Obasahan competes in bee
Justice Obasohan can rattle off state capitals, rivers, oceans, mountain ranges and countries like most sixth-graders can their favorite sports teams. While this feat might leave some with their jaw hanging to the ground, it is really simple, he said.
“You have to use your memory,” Obasohan said.
Obasohan qualified to compete at the state level of the 2009 National Geographic Bee at Samford University earlier this month. While the School of Discovery student did not make it past the preliminary rounds, he said the experience, while nerve-wracking, was like nothing else.
“It was fascinating,” he said.
Obasohan said there is a little strategy involved. It is all about patience, he said.
“You have to think about the question before you spit out the wrong answer and can’t take it back,” Obasohan said.
Throughout the school year, Obasohan participated with between 14 and 30 other students in a geography study group at WCCS supervised by Dr. Ellen Carter. Carter started out teaching them state capitals from the west coast toward the east. Then, they moved to Africa, which has the most countries out of the seven continents.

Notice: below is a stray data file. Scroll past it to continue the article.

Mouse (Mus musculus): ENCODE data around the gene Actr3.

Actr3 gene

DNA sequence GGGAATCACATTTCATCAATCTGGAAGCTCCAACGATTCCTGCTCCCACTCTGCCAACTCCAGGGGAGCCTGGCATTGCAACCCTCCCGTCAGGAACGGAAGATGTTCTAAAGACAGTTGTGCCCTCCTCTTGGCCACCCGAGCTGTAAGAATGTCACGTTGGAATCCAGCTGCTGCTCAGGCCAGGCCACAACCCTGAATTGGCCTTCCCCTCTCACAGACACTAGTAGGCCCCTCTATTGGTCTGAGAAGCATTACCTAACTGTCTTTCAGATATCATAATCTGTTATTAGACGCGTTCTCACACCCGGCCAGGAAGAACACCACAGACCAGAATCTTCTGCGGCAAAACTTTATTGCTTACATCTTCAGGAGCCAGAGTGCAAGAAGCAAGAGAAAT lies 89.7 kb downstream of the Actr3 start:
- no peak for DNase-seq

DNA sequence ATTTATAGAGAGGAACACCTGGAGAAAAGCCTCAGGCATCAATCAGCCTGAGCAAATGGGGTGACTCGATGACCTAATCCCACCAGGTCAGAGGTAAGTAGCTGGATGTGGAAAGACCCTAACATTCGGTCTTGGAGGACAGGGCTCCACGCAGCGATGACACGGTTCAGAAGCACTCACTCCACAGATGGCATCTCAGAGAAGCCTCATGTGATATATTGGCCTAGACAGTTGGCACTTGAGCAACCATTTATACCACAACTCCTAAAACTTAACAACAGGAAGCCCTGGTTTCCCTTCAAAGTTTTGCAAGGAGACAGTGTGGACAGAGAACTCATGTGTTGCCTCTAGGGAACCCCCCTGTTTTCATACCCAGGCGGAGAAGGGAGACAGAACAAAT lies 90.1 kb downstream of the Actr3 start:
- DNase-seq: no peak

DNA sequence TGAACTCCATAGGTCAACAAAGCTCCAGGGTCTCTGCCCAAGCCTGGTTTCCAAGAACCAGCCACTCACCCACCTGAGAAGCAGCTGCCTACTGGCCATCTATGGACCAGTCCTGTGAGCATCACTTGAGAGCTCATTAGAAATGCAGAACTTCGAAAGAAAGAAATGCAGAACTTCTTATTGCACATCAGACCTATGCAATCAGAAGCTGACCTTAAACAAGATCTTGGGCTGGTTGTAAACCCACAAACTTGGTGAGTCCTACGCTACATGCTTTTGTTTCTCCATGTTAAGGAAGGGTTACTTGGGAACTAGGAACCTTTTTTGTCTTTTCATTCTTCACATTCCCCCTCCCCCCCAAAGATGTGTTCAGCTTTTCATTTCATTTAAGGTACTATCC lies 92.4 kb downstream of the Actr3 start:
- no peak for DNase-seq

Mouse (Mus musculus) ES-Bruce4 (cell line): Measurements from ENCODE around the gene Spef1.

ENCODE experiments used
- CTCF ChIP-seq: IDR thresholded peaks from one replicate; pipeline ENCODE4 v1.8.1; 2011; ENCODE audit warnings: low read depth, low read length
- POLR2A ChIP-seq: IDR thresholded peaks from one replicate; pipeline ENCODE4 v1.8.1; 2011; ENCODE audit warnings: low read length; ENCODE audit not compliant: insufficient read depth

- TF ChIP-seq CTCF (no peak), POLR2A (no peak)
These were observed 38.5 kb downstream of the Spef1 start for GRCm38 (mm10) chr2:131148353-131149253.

“We get rid of the hardest first,” Carter said.
Beginning last June, the students attended the study group on Sunday and Tuesday. Carter said many volunteers from around the community, including the Kiwanis Club, helped the children study. Without the volunteers, Carter said the program would not have succeeded in its first year.
“This community came together on this project,” Carter said. “We have kids at state our first year. That’s pretty special.”
About 100 fourth to eighth-grade students from across the state participate in the National Geographic Bee. Obasohan, who will enter the seventh grade next year, will have a couple more tries to reach the national level.
To his parents, it does not matter how far he goes in next year’s competition. His mother, Uyiosa, said they are happy to see him learn how to work hard toward a goal and accomplish it.
“As a family, we were glad that he made it,” she said. “They have really worked so hard.”